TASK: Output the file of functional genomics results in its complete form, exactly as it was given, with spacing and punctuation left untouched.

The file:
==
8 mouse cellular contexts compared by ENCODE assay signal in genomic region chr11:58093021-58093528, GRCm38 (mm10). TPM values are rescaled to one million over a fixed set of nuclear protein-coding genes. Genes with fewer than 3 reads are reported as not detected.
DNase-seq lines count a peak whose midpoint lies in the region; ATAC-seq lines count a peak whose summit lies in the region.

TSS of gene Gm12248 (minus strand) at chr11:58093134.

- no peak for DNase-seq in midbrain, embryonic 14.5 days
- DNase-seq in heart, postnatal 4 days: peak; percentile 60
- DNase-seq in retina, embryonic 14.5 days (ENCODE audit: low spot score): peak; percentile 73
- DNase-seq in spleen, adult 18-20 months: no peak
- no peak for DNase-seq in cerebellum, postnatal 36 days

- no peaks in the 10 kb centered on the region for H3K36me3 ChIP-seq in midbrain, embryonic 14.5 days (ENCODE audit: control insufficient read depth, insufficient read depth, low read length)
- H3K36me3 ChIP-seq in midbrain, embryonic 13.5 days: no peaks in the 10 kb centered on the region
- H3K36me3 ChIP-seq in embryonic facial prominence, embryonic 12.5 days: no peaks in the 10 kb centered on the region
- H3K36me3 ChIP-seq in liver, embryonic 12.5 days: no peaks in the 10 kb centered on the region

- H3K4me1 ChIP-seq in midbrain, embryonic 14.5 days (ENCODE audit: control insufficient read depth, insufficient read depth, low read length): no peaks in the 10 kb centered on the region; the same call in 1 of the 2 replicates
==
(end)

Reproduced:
8 mouse cellular contexts compared by ENCODE assay signal in genomic region chr11:58093021-58093528, GRCm38 (mm10). TPM values are rescaled to one million over a fixed set of nuclear protein-coding genes. Genes with fewer than 3 reads are reported as not detected.
DNase-seq lines count a peak whose midpoint lies in the region; ATAC-seq lines count a peak whose summit lies in the region.

TSS of gene Gm12248 (minus strand) at chr11:58093134.

- no peak for DNase-seq in midbrain, embryonic 14.5 days
- DNase-seq in heart, postnatal 4 days: peak; percentile 60
- DNase-seq in retina, embryonic 14.5 days (ENCODE audit: low spot score): peak; percentile 73
- DNase-seq in spleen, adult 18-20 months: no peak
- no peak for DNase-seq in cerebellum, postnatal 36 days

- no peaks in the 10 kb centered on the region for H3K36me3 ChIP-seq in midbrain, embryonic 14.5 days (ENCODE audit: control insufficient read depth, insufficient read depth, low read length)
- H3K36me3 ChIP-seq in midbrain, embryonic 13.5 days: no peaks in the 10 kb centered on the region
- H3K36me3 ChIP-seq in embryonic facial prominence, embryonic 12.5 days: no peaks in the 10 kb centered on the region
- H3K36me3 ChIP-seq in liver, embryonic 12.5 days: no peaks in the 10 kb centered on the region

- H3K4me1 ChIP-seq in midbrain, embryonic 14.5 days (ENCODE audit: control insufficient read depth, insufficient read depth, low read length): no peaks in the 10 kb centered on the region; the same call in 1 of the 2 replicates